Insulin pumps with a remote control option could be vulnerable to hackers, a security researcher announced at last week's Black Hat computer security conference in Las Vegas.
A diabetic himself, researcher Jay Radcliffe experimented on his own insulin pump and was able to reprogram it to respond to another remote control, according to a news report by the Associated Press. A hacker then could instruct the device to deliver too much or too little insulin.
The specific danger is largely theoretical however, writes IT expert (and insulin pump user) Scott Hanselman in his blog. While Radcliffe did intercept signals from the pump, which indicates a risk, he wasn't able to decipher the data, and could not directly hack the pump itself, Hanselman says.
He did hack the pump's remote control, but he had to have the serial numbers from the device itself to actually reprogram it and turn it on or off, Hanselman points out.
This is like saying "I can open your garage door with a [third] party garage door opener. Just give me the numbers off the side of your unit...," he writes.
Other industry experts point out that the potential for medical device hacks is nothing new. In 2008, University of Washington researcher Yoshi Kohno demonstrated that he could take control of a patient's pacemaker and/or defibrillator and deliver deadly shocks to its user.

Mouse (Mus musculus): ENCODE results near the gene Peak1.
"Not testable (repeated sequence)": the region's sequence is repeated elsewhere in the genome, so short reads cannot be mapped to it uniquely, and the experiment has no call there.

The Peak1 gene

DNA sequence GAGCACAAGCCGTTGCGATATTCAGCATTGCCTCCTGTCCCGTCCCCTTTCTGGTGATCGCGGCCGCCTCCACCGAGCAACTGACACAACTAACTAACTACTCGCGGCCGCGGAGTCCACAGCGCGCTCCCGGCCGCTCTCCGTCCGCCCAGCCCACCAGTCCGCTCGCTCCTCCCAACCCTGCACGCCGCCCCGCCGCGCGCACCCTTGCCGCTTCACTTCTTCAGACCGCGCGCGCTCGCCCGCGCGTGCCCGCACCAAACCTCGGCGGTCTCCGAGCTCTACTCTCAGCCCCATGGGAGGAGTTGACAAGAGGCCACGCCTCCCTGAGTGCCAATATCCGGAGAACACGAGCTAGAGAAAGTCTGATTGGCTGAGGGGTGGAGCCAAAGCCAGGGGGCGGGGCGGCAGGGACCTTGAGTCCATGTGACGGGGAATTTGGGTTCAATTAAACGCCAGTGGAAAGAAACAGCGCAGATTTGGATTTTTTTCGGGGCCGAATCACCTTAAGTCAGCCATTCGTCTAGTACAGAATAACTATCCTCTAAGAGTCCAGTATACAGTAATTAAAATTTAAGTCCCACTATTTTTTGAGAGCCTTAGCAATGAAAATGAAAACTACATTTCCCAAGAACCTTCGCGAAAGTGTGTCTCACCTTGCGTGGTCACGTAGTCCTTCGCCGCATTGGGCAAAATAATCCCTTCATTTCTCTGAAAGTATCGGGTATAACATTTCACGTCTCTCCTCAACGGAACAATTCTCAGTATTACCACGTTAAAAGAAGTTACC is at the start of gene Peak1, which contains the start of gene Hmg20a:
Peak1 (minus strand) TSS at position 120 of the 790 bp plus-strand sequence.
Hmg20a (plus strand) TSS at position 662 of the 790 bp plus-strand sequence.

Radcliffe's response: He says he's not trying to panic pump users, but to encourage manufacturers to explore encryption and other security protections for wireless medical devices, particularly those with remote control options.
Kohno tells the AP that Radcliffe's new research reinforces the urgency of addressing security issues in medical devices before attacks move out of research labs.
"The threat hasn't manifested yet, so what they and we are trying to do is see what the risk could be in the future," said Kohno, did not participate in Radcliffe's research.
Hanselman recommends that diabetics or physicians concerned about potential hacking turn off the remote control function on their insulin pumps and contact the device manufacturer about security concerns.
Manufacturers themselves downplayed the overall risk, as well. "The risk to a patient with diabetes of having their monitors hacked is extraordinarily small, and there's a greater health risk of not monitoring than...being hacked," Wanda Moebius, vice president at the Advanced Medical Technology Association, told the AP.